Volume 44, Issue 2 - February 2009

Company News

Serious Materials Acquires Republic, Kensington for Commercial Production 

On January 16, Kevin Surace, president and chief executive officer of Serious Materials, based in Sunnyvale, Calif., told USGlass of the company’s plans to purchase bankrupt Republic Windows and Doors (see January 2008 USGlass, page 14, for related story). Less than a week later he announced the acquisition of the assets of the former Kensington Windows. 

Serious serves the commercial market and the retrofit segment of the residential segment and focuses on high R-value, energy-efficient products. Surace has said that these once purely residential-oriented door and window facilities soon will be put to work producing both residential and commercial glass products. 

Serious plans to reopen the Kensington plant prior to the end of this month, installing new equipment to make “super-insulating” windows and commercial glass. The company will rebrand the products from Kensington Windows to Serious Windows immediately. 

Kensington Windows, based in Vandergrift, Pa., produced vinyl replacement doors and windows, and closed in October when parent company Jancor Co. lost its financing and filed for bankruptcy.

“We are committed to getting this plant re-started and back in operation as quickly as possible. We want to get people back to work,” says Surace. “While building material companies that make commodities are having a hard time in this downturn, we continue to expand operations and hire more people for our unique energy saving products.”

With regard to the Republic facility in Chicago, Surace says the company simply is “awaiting approval by the bankruptcy judge and the trustees.” He says the plan is to bring back Republic’s workers over time; he notes that they can’t all be brought back on day one, but he does plan to do so as business increases at the Chicago plant.

“We are all hopeful about the possibility of Serious reopening our plant. This would be a very happy ending to our struggle,” commented former Republic worker and United Electrical (UE) Workers Local 1110 vice president Melvin Maclin.

When asked about Republic customers who moved their business to Echo Windows, and whether they will come back to the company, Surace says, “I’m sure some dealers will stick with the new company and some will come back. But our focus will be to get people into high R-value products.”

Surace also commented briefly when asked about the reports that Richard Gillman, former owner of Republic, took equipment from the Republic plant to his new company, Echo Windows in Red Oak, Iowa.

“When you have a bank involved, you can’t take things out of there, so that will all have to be figured out. When you walk through the plant you can see lines that are missing,” says Surace. “But that’s between the former owners and the banks who gave them credit. It really doesn’t involve us directly.”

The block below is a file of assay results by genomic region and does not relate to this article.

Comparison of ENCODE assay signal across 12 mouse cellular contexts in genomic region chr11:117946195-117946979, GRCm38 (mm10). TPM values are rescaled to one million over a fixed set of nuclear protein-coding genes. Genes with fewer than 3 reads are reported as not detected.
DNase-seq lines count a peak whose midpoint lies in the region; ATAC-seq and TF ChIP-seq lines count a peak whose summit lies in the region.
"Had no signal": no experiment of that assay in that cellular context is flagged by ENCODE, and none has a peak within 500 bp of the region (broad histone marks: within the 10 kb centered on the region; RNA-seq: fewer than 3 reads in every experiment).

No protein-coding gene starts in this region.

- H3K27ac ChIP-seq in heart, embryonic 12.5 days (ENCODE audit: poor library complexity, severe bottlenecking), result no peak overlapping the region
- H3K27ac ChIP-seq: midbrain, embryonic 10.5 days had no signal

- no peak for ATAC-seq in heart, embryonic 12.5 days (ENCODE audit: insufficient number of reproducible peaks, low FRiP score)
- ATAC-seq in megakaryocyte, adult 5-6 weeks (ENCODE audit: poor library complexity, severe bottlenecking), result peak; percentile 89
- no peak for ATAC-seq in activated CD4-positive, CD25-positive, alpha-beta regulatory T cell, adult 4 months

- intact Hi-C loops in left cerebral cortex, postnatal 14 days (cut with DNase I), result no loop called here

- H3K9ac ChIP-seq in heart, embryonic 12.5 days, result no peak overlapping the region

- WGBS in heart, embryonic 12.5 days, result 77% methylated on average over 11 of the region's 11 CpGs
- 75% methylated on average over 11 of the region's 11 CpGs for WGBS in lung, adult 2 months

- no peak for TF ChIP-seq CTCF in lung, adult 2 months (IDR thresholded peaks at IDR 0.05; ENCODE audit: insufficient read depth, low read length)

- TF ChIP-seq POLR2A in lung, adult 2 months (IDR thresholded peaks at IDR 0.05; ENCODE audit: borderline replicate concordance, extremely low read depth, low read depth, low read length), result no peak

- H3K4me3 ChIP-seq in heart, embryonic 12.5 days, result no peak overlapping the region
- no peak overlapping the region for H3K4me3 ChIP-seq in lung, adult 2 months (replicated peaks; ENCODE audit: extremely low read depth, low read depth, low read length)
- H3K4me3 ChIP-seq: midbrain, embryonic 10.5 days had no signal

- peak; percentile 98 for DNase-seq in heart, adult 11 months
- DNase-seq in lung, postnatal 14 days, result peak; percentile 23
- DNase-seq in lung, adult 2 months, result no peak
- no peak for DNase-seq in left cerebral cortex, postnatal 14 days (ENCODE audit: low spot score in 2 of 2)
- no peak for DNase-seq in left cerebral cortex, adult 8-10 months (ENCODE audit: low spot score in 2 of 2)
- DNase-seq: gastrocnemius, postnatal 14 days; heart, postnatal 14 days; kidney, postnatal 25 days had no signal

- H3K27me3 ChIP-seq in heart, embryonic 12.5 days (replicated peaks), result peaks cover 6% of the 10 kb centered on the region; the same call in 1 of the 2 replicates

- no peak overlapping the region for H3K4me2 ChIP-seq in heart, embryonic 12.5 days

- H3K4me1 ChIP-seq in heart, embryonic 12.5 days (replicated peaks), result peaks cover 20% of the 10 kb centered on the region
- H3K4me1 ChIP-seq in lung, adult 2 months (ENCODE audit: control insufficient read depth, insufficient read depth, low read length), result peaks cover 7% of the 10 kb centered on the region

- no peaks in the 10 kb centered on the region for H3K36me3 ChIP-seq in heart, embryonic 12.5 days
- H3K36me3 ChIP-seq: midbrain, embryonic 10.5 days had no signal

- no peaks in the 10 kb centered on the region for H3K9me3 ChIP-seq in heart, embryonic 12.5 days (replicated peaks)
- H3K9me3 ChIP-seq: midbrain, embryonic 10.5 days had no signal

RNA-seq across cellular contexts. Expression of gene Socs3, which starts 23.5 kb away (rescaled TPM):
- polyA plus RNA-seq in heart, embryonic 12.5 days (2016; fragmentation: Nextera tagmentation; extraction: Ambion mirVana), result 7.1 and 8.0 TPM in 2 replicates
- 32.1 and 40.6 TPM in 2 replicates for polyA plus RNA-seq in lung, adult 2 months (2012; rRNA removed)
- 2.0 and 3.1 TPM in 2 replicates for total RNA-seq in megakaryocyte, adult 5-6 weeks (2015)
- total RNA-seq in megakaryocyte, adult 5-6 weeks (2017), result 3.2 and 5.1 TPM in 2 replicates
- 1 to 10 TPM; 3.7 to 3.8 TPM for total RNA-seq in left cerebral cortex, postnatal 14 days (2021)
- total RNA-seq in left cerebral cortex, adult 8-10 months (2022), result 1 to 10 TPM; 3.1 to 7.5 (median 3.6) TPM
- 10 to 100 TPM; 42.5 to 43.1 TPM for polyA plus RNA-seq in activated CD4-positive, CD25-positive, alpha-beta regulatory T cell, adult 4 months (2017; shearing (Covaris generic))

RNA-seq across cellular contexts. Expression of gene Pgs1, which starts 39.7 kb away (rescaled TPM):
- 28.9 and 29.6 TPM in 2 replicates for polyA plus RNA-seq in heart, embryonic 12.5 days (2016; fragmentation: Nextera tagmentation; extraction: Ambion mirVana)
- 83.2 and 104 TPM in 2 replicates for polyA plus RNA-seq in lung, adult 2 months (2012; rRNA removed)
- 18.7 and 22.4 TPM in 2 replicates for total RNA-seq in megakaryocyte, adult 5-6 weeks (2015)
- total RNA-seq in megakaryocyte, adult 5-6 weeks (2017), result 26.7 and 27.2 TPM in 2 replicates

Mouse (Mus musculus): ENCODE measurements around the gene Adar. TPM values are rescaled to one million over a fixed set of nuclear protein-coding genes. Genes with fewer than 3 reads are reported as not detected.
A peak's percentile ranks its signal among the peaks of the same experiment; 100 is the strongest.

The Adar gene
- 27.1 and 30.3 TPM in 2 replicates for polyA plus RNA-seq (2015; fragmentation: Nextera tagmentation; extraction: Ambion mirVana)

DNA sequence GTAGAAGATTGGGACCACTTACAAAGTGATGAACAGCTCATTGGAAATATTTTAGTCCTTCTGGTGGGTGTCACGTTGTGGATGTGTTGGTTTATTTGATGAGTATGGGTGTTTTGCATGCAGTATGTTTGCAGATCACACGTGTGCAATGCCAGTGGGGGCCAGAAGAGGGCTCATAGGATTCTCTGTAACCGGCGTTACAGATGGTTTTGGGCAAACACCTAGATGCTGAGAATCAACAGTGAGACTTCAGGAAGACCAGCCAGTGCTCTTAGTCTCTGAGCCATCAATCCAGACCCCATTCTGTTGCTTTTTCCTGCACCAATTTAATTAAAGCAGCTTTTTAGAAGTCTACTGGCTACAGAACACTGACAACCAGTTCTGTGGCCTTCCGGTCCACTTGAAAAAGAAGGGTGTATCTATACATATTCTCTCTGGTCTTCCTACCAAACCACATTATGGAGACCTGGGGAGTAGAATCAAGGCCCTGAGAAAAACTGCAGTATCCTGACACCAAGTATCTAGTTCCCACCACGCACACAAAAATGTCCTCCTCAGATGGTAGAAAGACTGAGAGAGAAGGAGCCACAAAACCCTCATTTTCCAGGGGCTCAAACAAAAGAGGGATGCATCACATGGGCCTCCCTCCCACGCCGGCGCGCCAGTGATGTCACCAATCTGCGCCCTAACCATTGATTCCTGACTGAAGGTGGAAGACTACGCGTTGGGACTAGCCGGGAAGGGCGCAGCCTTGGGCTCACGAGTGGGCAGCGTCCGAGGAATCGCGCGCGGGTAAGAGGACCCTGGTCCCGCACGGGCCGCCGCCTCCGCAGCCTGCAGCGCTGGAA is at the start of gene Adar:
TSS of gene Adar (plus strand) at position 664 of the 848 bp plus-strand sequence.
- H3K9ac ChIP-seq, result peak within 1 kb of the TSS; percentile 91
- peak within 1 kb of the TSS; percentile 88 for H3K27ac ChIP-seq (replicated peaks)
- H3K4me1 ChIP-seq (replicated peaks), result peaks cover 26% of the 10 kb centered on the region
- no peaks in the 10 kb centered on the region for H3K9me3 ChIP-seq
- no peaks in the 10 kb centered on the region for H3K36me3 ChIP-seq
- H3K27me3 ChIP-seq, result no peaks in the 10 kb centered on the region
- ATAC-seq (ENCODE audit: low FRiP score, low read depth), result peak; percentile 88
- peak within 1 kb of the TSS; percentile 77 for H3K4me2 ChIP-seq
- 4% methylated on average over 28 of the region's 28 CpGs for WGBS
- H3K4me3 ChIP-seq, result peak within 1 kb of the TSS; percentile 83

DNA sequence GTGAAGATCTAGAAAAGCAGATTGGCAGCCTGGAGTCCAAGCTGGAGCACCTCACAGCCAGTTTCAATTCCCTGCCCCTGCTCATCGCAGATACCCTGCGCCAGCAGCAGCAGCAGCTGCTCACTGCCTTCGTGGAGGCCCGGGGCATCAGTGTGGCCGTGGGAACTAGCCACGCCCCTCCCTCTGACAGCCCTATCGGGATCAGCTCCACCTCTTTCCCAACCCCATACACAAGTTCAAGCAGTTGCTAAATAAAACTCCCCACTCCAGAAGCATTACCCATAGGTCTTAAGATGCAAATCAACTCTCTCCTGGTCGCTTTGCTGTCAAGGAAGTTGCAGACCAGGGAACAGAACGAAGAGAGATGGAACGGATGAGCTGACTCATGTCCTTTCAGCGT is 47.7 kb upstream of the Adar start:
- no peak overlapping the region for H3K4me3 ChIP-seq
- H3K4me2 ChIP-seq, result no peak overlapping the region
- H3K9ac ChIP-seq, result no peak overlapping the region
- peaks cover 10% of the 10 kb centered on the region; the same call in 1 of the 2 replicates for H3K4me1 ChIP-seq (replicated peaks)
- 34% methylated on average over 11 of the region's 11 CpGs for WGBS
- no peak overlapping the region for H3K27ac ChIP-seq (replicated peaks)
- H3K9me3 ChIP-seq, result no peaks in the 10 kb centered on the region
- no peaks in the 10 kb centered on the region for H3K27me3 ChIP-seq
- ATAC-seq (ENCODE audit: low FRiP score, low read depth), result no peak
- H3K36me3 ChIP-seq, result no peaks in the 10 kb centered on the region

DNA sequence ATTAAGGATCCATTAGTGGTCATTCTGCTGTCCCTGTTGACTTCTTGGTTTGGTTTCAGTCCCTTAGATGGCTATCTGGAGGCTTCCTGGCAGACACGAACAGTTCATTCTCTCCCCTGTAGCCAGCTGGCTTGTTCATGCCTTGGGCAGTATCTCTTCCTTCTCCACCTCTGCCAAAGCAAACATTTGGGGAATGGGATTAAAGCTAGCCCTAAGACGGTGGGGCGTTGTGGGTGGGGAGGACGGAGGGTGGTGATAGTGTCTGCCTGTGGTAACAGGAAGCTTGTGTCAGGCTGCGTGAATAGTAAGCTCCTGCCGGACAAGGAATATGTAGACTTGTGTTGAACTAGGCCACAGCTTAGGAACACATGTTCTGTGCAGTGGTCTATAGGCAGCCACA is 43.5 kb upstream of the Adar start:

Looking toward the future, Surace acknowledged that additional acquisitions are not out of the question.

“We continue to look at everything that’s on the market today,” he said, adding, “so certainly we’re looking at commercial glass businesses as well.” ❙❙➤ www.seriousmaterials.com

Vitro America Consolidates Facilities in California

Memphis, Tenn.-based Vitro America has consolidated three existing Los Angeles-area operations into one large facility in City of Industry, Calif. The consolidation of the branches into one 125,000-square-foot operation, 15 miles east of Los Angeles, is expected to streamline service on distribution and fabricated products.

“Remember, we were two separate divisions—South and West—and in April 2006, we announced a consolidation into one division. As a result, we have made some changes that are more in line with how we do business in what was Distribution South (everything from Texas, east),” comments Alice Dickerson, director of sales and marketing. “The West, for example, had ‘call centers’ that handled calls for numerous locations. South had designated customer service representatives at each branch …”

In late January, Vitro’s parent company announced that it would not make several scheduled payments on February 2—leading to a default on several loans. The company had a payment due of $12.9 million for a loan ($300 million in principal) scheduled to be paid off in 2012 and $31.9 million for a loan ($700 million in principal) scheduled to be paid in 2017. In addition, the company has a $126 million outstanding balance in principal on another loan, due in 2013.

Under the terms of the company’s agreements, a default allows the creditors to declare all three loans, including both principal and accrued interest, to be “immediately due and payable.”

Company officials say “they intend to maintain operations and continue business relationships with its customers and suppliers as they seek to restructure debt.”

Vitro also has initiated discussions with investors, bondholders and creditors “to achieve an organized financial restructuring to improve its balance sheet,” but notes that “there can be no assurance that the [its] discussions with the Counterparties [investors], its bondholders, and other creditors will be successful.”❙❙➤ www.vitroamerica.com

USG
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